Part Number: TRF372017
We are using the TRF372017 in conjunction with a DAC3484 to generate a modulated carrier. We are generating single tone cosine and sine and are feeding them to the I and Q of the modulator. We are getting equal sidebands at the moment (when there in concept should only be one). (f_LO +/- f_IF, both are present).
Is there some setting that we are missing?
Thanks for your help in advance,
you can first check the waveform at the DAC3484 output are truly 90 degree phase shifted. After that, please also check the interface network is matched correctly for the common mode level requirement for both the DAC and the TRF part. Below app note will help:
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In reply to Kang Hsia:
We checked the signals on an oscilloscope and they appeared in quadrature (the scope measured a phase difference of 97 degrees). We also checked the dc levels on them at R62 and R54 with respect to ground. One of them was at 1.37V and the other at 2.11V. Could this be affecting it?
We checked the differential outputs (BBI_P and BBI_N and they are two sinusoids out of phase and the same for BBQ_P and BBQ_N)
The register settings in use are:
Reg 1: 60100409Reg 3: 0000000BReg 5: 0D03A28DReg 6: 9090100EReg 7: D041100FReg 4: 4A01000CReg 2: 8880620A
The traces on the PCB are length matched.
Lets say they are not in perfect quadrature for some reason, we should still see some level of image suppression. At the moment they are within 1-2dB of each other.
Following is our schematic for the same: the series inductors are set to zero Ohms.
In reply to SM:
SMWe also checked the dc levels on them at R62 and R54 with respect to ground. One of them was at 1.37V and the other at 2.11V. Could this be affecting it?
This is quite extreme. Given the DAC to TRF is AC coupled, there must be some mis-configuration or soldering issues at the TRF372017 side. The DC offset adjustment capability on the TRF372017 is in the mV range. Therefore, I suspect this is a soldering issue.
SMLets say they are not in perfect quadrature for some reason, we should still see some level of image suppression. At the moment they are within 1-2dB of each other.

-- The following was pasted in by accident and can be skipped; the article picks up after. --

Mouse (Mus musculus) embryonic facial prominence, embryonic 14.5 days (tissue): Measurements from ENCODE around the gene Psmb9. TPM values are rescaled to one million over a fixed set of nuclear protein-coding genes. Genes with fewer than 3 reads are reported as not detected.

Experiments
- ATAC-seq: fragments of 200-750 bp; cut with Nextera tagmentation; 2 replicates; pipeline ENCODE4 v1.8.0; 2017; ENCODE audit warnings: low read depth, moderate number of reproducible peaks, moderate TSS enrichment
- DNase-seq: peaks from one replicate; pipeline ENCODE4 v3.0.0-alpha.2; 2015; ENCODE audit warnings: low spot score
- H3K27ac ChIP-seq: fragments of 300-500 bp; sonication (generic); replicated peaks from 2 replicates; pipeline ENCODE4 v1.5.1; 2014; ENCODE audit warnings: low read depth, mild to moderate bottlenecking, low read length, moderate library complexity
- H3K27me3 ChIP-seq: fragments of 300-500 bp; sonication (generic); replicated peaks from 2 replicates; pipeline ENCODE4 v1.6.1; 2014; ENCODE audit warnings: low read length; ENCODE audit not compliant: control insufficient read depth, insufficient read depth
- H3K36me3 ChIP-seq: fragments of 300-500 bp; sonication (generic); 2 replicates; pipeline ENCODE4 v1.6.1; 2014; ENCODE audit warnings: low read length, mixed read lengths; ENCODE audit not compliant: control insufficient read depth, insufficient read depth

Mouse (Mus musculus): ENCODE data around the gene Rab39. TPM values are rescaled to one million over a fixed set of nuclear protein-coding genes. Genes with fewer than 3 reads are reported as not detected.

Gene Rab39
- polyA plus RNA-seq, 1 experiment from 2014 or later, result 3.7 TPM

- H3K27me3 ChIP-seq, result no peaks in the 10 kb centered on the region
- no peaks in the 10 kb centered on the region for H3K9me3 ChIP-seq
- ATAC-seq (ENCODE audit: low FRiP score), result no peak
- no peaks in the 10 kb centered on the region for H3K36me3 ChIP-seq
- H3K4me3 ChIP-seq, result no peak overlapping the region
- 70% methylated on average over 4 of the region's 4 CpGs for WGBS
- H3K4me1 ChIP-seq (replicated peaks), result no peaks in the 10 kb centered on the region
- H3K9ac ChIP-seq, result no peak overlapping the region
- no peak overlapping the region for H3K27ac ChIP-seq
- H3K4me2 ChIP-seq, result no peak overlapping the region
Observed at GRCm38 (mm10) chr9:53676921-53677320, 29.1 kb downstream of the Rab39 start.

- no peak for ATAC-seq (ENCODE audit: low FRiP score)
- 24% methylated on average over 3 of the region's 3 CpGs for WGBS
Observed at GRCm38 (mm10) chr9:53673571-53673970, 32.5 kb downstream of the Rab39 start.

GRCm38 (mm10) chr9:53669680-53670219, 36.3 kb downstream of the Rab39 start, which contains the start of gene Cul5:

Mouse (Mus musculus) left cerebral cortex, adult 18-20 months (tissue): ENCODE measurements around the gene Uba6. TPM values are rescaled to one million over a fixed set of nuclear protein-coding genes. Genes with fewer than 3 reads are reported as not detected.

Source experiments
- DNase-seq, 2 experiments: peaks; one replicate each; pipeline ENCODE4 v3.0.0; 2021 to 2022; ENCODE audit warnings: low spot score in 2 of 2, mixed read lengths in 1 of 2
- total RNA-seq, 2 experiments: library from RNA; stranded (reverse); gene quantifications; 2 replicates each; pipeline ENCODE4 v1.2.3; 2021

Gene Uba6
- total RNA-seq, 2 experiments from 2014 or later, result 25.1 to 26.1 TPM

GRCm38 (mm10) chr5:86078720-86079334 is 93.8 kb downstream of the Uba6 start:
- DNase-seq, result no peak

I have also asked our colleague to look into this issue as well to brainstorm.
When you see both carriers at the same level then it means one of two things: 1) the BB signals are not in quadrature or 2) one channel's signal is not getting to the modulator input. You are reporting that the signals are indeed in quadrature which implies there is signal on both I/Q; hence, one channel must not be getting through. As mentioned previously, the DC imbalance is excessive and problematic. The voltages on all legs (if the internal Vcm is selected) should be hovering around 1.7V.
As an experiment, disable one of the DAC outputs and monitor the modulator output. This can help to deduce which leg is not working. If for example you disable DACA and there is no change, then that channel's signal is not getting through.
As a side note, the DAC loading has an inductor to ground. This will set the DAC Vcm to 0V. That is a bit strange configuration and will create a HPF response and I am not sure if the DAC will "like" being DC shorted.
In reply to RJ Hopper:
Kang Hsia @RJ Hopper
The idea of switching OFF one of the DAC outputs to find the non-working channel was good. We turned OFF both the channels and found that the I port of the modulator is not working and this is the port which has the common mode voltage around 2.13V. We checked the soldering and also reheated the device but there is no difference.
What I mean by I port not working is that when a signal was fed on the I port and no signal on the Q port there was no output from the modulator, while vice versa (no signal on I and signal on Q produced an output).
Regarding the shunt inductor to ground on the DAC output side, we will get remove it (don't remember how we got it there)
Thanks again for helping me out and looking forward to your inputs,
Looking forward to your inputs,
Ok, so you determined the I port was not working. That explains why the Vcm is off and why there was no sideband suppression. Something still must not be configured properly in that path. Sometimes it is difficult to debug. Perhaps you can break the connection to the modulator and use a probe to see if the AC and DC signals are expected. My experience in cases like these is that there is a wrong resistor value or bad solder joint that is the root of the problem.
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